I managed to get the typewriter on to the train and stashed it in the guard’s van (this was back in the days of the slam door trains) for the journey. I was then picked up at Gillingham and got the machine indoors in one piece. Typing articles was a taxing task, especially if the original piece had been penned with poor handwriting, with deciphering required before work could start.
BMH22 included a report of the fanzine’s football team’s first tournament abroad, with a seven-strong squad heading to Cardiff to take part in the second South Wales Football Supporters’ Association six-a-side tournament on Saturday 1 June 1991. There were ten teams involved, with England, Scotland and Wales represented. It was more professional than our very own ‘Planetarium Trophy’, with a twelve-page programme produced, which included a page on Brian Moore’s Head, featuring a potted history of our footballing efforts to date, including a 7-1 defeat against a team of Cardiff fans on a Saturday evening in the previous November, which took place at Strood Sports Centre after the Gills had beaten the Bluebirds 4-0 at Priestfield, and a team photo.
Unfortunately, we had to travel down on the day, and with three in the back of our car-load of five, the cramped conditions were far from ideal. The remaining two members of the squad were travelling from Reading and we met up at Membury Services, the duo including Chris Lynham who had his priorities spot on, taking part in a football tournament when he was in the middle of his University Finals exams.
There were two groups of five teams, with the winners and runners-up in each qualifying for the semi-finals. Our first game was against St Johnstone fanzine ‘Wendy Who?’, and we won 1-0. I scored my obligatory one goal per tournament in this one and was quick to emphasise that it was my, and the team’s, first goal in European competition. You can’t get more European, without the need for a passport, than an English side playing a Scottish outfit in Wales.
The pitch was Astroturf, which was no real problem, we could be equally as poor on any surface, but the size of it was an issue, with the large dimensions coupled with the heat (it was very hot), our general lack of fitness and the fact that we’d spent four hours travelling, left us struggling for breath late on in the game and trying desperately to coax movement from our lower limbs. We just about managed to hold on to our slim advantage.
Despite leading, for as long as half a minute, against Hereford’s ‘Talking Bull’, in game two, we went on to lose 4-1. The best action came off the pitch. After the ball had gone out of play, over a wall and into the road (not caused, as I recall, by a wayward pass from my good self), BMH’s Phil went off to retrieve it. With the wall too high to climb over, he used a goal, that was propped up against it, to get over it. However, without the benefit of a goal or similar climbing aid on the other side of the wall, he was unable to get back. So, Phil waved down a passing lorry and asked the driver for assistance. Having climbed on said lorry, Phil was then able to get back over the wall.
Despite playing our best football in game three, we lost 5-2 to ‘Dial M For Merthyr’ and then, with fatigue setting in, were soundly beaten 3-0 by the ‘Leyton Orientear’, when we were, quite frankly, shockingly poor, only the wall-climbing Phil emerging with any credit. We ended up fourth out of five and the fact that the top two in our group, ‘Talking Bull’ and ‘Dial M For Merthyr’, both lost in the semi-finals, suggests that ours had been the weaker of the two sections.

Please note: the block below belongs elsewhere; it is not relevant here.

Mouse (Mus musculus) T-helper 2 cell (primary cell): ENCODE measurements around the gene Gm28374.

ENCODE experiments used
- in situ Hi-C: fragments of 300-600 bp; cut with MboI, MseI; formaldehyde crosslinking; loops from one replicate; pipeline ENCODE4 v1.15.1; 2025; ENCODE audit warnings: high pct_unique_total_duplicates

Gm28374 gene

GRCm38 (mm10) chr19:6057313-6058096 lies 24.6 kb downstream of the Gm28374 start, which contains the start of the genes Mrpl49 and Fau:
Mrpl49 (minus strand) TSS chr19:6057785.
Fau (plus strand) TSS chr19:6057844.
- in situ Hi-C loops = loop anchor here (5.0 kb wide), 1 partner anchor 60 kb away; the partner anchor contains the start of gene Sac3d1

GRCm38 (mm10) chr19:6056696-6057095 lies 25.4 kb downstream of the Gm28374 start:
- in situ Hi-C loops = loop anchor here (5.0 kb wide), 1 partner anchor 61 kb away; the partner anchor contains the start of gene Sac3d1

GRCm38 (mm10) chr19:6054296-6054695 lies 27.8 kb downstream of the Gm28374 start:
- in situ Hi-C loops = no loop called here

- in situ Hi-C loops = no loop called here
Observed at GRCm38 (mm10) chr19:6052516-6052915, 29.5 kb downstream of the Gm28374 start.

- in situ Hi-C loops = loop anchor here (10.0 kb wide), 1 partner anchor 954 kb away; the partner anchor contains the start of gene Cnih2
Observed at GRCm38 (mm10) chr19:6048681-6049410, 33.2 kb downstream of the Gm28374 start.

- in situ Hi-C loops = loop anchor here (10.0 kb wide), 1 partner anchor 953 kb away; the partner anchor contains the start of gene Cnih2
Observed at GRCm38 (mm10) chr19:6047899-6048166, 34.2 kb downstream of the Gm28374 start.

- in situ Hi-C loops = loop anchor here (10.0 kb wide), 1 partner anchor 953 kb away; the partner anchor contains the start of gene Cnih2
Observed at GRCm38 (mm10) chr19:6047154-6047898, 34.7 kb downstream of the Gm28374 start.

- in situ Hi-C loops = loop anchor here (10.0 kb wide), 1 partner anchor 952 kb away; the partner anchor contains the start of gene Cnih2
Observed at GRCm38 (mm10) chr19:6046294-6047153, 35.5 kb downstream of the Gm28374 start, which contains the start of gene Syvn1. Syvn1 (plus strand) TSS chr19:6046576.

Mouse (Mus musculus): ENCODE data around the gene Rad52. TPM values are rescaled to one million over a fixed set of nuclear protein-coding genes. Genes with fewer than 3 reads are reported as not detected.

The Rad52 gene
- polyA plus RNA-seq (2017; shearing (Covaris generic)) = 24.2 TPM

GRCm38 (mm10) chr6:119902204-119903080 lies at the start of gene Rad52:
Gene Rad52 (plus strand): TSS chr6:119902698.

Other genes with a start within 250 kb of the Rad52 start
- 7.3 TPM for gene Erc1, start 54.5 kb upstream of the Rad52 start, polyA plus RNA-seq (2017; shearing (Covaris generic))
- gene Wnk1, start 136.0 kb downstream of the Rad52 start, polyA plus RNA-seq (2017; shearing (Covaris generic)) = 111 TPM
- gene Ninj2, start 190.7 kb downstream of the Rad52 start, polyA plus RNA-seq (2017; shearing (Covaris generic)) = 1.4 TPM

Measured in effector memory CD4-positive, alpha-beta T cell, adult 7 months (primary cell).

After Chris and Dean set off to return to Reading, the former to revise for his four Economics exams the following week by watching Crystal Palace’s Highlights of the Season video, the rest of us checked out our B&B (we’d decided it was too much to attempt to return to Medway the same day) and then settled down in a pub for a few drinks.
The article ‘A Load Of Cobblers’ in BMH22 covered our game at Northampton in April 1991, ‘On paper, it looked like being a depressing experience, Northampton were riding high in the table thanks to their flowing and highly entertaining brand of football (spot the subtle use of sarcasm), Gills on the other hand were playing like a bunch of big girl’s blouses.’ However, there were some plus points, ‘I am glad to report that, compared to our last visit in 88-9, the policing and general atmosphere at the County Ground was far more inviting.
Gone was the Stalag Luft Northampton we had previously encountered, and you could just saunter up to the turnstile, pay your money and enter without going through the rigmarole of possessing a match ticket, membership card, clean driving licence, and written testimonial from the Pope. There was no need to surrender your party poppers, combs and other offensive weapons, and it was very nice to see that it appears to have dawned on the Northants constabulary that the over the top and oppressive policing we encountered in ’89 is neither necessary or desirable.
Another brownie point to the Cobblers for allocating the uncovered kop at one end of the ground to visiting supporters, rather than shoving us all in the grotty little bit of terracing next to the Meccano Stand.’
As for the match itself, it was one that Gillingham goalkeeper Harvey Lim probably doesn’t remember with too much fondness, ‘The game started. The rain started. Harvey made a pig’s ear of dealing with a cross and the ball was thumped into the net.
With twenty minutes gone, we were cold, wet, losing 1-0 and we wanted to go home. Fortunately, things picked up rather, Lovell had a goal disallowed, then Gills won a penalty. Trusson stepped up and coolly deposited the ball into the onion bag. Now we were cold, wet, drawing 1-1 and could stand to hang around for a bit longer’. The score remained 1-1 right up until the final minute, ‘With time fast disappearing into oblivion, Gills appeared to be heading for a deserved point, but then Harvey was once again at fault trying to deal with another airborne assault, and the ball was in the back of the net for the second time.
This was not the happiest moment I have experienced as a Gills supporter. A few more seconds elapsed before the final whistle signalled another defeat. We trudged out of the ground and walked back to the car, past the smiling faces of the home fans, who were all discussing promotion and the Play-Offs. I can’t tell you how painful it is to hear opposing fans talking about something that remains, to all Gills fans, an elusive dream.’
The victory left Northampton in third place in the division four table with eight games to play. However, they failed to win again as their promotion push petered out with two draws and six defeats. They ended up in tenth, five places higher than the Gills.